Lisa’s Au Gratin Potatoes

Yield: 6-8 servings

Ingredients

5-7 medium Yukon Gold potatoes

3-4 ounces prosciutto, cut into large dice and crisped in a frying pan (You can use bacon, if you prefer. This is what I had on hand and it’s also less fatty than bacon.)

8 ounces extra sharp cheddar, grated

1/4 cup grated Parmesan, Romano or Asiago cheese

About 3/4 teaspoon Kosher salt and fresh cracked black pepper to taste

1/2 teaspoon grated nutmeg

1.75 cups of skim milk (You can use whole if you prefer or part skim and part half & half)

2 large eggs

2-3 Tablespoons butter (I used garlic butter because I had Amish garlic butter that we received as a gift from Frances’ parents.)

2 Tablespoons Panko bread crumbs

Hungarian Paprika

Directions

  1. Preheat the oven to 375 degrees F. Generously butter an oval or rectangular pan with 2-inch sides. I like my heavy Le Creuset oval gratin pan, but a glass pan will work as well. The pan should be big enough to fit the all of the ingredients. If you are making this for a crowd, you will need a bigger pan.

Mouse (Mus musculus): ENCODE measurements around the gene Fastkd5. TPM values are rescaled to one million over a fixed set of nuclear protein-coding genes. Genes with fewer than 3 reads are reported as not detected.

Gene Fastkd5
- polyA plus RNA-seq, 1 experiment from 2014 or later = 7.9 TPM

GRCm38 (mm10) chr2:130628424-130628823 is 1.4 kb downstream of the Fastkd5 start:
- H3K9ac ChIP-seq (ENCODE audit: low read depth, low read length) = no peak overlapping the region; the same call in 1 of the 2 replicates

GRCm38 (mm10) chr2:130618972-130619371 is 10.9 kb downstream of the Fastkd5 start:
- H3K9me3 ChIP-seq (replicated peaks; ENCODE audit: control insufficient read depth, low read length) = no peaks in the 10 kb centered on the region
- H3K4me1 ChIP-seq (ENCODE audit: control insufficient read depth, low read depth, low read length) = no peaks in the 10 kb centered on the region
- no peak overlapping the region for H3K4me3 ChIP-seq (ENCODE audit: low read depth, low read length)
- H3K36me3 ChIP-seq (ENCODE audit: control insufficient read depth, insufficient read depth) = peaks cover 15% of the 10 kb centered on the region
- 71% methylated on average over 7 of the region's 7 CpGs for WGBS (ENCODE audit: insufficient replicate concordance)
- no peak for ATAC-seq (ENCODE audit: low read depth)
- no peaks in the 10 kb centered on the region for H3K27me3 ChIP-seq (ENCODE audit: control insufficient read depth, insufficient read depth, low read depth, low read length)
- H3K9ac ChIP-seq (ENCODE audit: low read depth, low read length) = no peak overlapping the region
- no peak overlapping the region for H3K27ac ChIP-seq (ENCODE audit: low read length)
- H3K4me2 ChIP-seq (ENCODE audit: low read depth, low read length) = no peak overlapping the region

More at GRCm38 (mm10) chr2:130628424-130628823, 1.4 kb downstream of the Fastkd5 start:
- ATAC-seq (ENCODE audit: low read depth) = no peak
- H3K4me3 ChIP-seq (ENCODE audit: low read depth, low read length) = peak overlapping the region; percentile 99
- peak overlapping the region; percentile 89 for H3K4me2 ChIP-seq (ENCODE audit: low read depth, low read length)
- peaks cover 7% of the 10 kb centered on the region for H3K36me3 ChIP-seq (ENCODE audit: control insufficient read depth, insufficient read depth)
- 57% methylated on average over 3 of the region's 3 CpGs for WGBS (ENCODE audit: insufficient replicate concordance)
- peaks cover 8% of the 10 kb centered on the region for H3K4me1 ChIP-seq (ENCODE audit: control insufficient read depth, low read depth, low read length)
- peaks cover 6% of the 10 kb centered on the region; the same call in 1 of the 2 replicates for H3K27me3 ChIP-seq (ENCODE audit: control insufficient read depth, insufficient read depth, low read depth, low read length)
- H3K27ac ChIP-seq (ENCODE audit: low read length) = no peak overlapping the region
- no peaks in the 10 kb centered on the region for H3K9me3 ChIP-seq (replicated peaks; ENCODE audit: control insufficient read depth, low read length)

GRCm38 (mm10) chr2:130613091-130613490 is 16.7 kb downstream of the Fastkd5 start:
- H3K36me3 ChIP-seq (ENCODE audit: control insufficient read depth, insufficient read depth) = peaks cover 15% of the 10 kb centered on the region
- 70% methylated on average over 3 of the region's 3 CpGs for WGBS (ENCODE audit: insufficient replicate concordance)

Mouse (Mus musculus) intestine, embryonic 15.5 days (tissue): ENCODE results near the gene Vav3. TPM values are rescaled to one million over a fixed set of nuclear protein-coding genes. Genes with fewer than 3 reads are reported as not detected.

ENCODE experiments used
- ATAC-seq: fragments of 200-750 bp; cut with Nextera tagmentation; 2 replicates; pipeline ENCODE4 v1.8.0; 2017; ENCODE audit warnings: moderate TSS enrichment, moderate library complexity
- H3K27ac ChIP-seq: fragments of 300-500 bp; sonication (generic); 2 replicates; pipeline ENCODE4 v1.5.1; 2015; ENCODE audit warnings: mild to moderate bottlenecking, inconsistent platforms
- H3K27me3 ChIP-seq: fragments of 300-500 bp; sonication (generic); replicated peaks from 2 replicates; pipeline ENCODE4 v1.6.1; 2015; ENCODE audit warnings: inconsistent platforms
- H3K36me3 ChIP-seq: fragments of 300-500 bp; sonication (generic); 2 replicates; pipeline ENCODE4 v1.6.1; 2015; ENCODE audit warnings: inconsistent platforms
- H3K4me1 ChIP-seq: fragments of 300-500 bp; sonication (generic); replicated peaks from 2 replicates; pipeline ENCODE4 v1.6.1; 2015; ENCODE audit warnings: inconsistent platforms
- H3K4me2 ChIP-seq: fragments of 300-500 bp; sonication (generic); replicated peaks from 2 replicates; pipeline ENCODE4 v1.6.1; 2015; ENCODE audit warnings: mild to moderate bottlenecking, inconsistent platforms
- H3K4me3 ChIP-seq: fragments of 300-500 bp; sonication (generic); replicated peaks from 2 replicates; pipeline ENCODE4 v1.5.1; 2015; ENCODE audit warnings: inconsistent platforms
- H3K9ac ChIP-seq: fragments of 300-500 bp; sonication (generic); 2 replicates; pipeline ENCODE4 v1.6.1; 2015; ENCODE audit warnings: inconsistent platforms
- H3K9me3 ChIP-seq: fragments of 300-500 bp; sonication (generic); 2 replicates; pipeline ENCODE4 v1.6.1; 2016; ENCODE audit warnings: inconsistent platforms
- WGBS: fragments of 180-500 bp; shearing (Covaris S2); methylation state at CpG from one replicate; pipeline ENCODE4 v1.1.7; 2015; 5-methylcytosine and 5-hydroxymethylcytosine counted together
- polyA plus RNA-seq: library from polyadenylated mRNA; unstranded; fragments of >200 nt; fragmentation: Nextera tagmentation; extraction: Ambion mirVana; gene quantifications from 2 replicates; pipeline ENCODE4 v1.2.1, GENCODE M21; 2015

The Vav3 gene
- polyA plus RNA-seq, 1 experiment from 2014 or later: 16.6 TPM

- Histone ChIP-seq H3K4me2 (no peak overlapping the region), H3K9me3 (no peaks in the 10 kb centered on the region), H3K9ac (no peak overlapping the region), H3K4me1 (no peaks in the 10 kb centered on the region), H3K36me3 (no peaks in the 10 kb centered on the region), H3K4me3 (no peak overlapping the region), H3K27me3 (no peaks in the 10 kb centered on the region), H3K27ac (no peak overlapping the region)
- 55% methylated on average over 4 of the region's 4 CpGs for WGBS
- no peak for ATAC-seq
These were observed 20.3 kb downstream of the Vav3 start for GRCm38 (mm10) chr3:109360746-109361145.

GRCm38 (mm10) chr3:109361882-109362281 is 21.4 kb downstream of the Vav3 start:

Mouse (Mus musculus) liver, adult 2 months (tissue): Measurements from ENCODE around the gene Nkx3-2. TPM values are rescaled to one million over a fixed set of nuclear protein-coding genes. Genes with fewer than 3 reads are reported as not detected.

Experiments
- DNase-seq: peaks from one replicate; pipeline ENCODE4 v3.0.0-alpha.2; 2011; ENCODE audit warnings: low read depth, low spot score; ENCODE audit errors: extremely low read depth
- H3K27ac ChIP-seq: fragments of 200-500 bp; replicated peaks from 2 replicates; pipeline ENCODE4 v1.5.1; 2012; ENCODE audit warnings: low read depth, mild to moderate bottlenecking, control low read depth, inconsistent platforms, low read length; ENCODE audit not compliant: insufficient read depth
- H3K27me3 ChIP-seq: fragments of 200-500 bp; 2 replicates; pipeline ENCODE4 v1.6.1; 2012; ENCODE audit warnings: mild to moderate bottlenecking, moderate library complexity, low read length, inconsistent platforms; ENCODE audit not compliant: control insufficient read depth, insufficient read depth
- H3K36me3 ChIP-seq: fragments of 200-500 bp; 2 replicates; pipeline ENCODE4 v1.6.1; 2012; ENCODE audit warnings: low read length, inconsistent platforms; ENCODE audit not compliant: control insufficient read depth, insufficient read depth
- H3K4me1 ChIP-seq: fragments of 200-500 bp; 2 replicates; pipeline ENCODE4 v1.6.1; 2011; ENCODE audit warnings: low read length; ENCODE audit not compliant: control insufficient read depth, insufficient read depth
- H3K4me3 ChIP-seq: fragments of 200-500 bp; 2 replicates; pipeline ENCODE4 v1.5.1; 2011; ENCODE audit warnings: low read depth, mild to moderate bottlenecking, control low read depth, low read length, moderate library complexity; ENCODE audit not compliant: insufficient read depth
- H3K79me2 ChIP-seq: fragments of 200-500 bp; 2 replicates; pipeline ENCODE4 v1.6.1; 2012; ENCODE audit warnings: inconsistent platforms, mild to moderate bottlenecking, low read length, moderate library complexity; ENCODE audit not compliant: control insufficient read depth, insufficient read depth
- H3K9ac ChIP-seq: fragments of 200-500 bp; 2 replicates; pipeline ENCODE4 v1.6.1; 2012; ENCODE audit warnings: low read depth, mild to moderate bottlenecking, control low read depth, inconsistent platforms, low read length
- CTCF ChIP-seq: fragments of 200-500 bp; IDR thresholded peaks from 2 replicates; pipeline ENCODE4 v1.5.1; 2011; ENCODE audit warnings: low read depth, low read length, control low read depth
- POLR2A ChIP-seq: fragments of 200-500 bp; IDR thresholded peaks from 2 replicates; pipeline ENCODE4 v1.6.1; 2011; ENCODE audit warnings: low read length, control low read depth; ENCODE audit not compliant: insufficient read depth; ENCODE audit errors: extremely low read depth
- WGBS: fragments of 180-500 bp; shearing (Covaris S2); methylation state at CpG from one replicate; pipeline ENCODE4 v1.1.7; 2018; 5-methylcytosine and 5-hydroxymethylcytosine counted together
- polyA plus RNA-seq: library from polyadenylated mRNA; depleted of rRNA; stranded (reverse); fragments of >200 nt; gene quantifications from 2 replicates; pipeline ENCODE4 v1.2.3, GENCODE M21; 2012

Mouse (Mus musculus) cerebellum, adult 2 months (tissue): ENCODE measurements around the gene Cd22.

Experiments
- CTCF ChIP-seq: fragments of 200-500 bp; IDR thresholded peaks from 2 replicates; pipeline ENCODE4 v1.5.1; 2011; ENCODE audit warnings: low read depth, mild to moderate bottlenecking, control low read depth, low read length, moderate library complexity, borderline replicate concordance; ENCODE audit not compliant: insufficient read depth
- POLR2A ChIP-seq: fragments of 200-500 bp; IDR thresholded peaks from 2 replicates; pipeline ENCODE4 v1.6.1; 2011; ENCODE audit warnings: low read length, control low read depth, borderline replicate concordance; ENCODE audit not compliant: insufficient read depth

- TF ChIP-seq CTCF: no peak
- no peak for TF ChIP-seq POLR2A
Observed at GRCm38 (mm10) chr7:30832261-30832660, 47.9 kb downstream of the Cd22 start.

2. In a large pot, cover the potatoes with 2-3 inches of water. Bring it to a boil and simmer for 8 minutes. Remove the potatoes after 8 minutes and run under cold water to stop the cooking. When the potatoes are cool enough to handle, slice them about 1/4 inch thick. (I leave on the skins unless the skin starts to come off. In that case, just peel that extra skin away.) 
  3. Line the buttered pan with the potato slices, over-lapping them slightly. After you have one layer of potatoes, take half of the crisped prosciutto and scatter it across the top of the potatoes. Do the same with half of the cheese mixture. Repeat this entire process with one more layer.
  4. Mix the eggs with the milk and add salt, pepper and nutmeg. Whisk to mix well. Pour the mixture over the potatoes. Sprinkle the top with the Panko bread crumbs and the paprika. Dot the top with more butter. Au Gratin Potatoes3
  5. Place the pan, uncovered in the oven and bake for about an hour. This can be made ahead and loosely covered. When you are ready to serve, uncover the pan and place it in a 350 degree F oven for about 10-15 minutes. Ovens vary but you want the top looking browned and crispy and the potatoes to be tender. Au Gratin Potatoes2

 

 

 

Raspberry Chocolate Tart

I first got into cooking because I was bored. Matt once lived in Norwalk, CT, which has very little to do in the wintry months. When I visited I decided that making elaborate dinners and desserts and breads would be a good way to pass the time. Before I got into cooking, however, we would go out to the nice restaurants in town, including one with the irresistible name of Chocopologie. Google informs me it no longer exists, but back in 2009 and 2010 it was a great place to get fondue in southwestern Connecticut.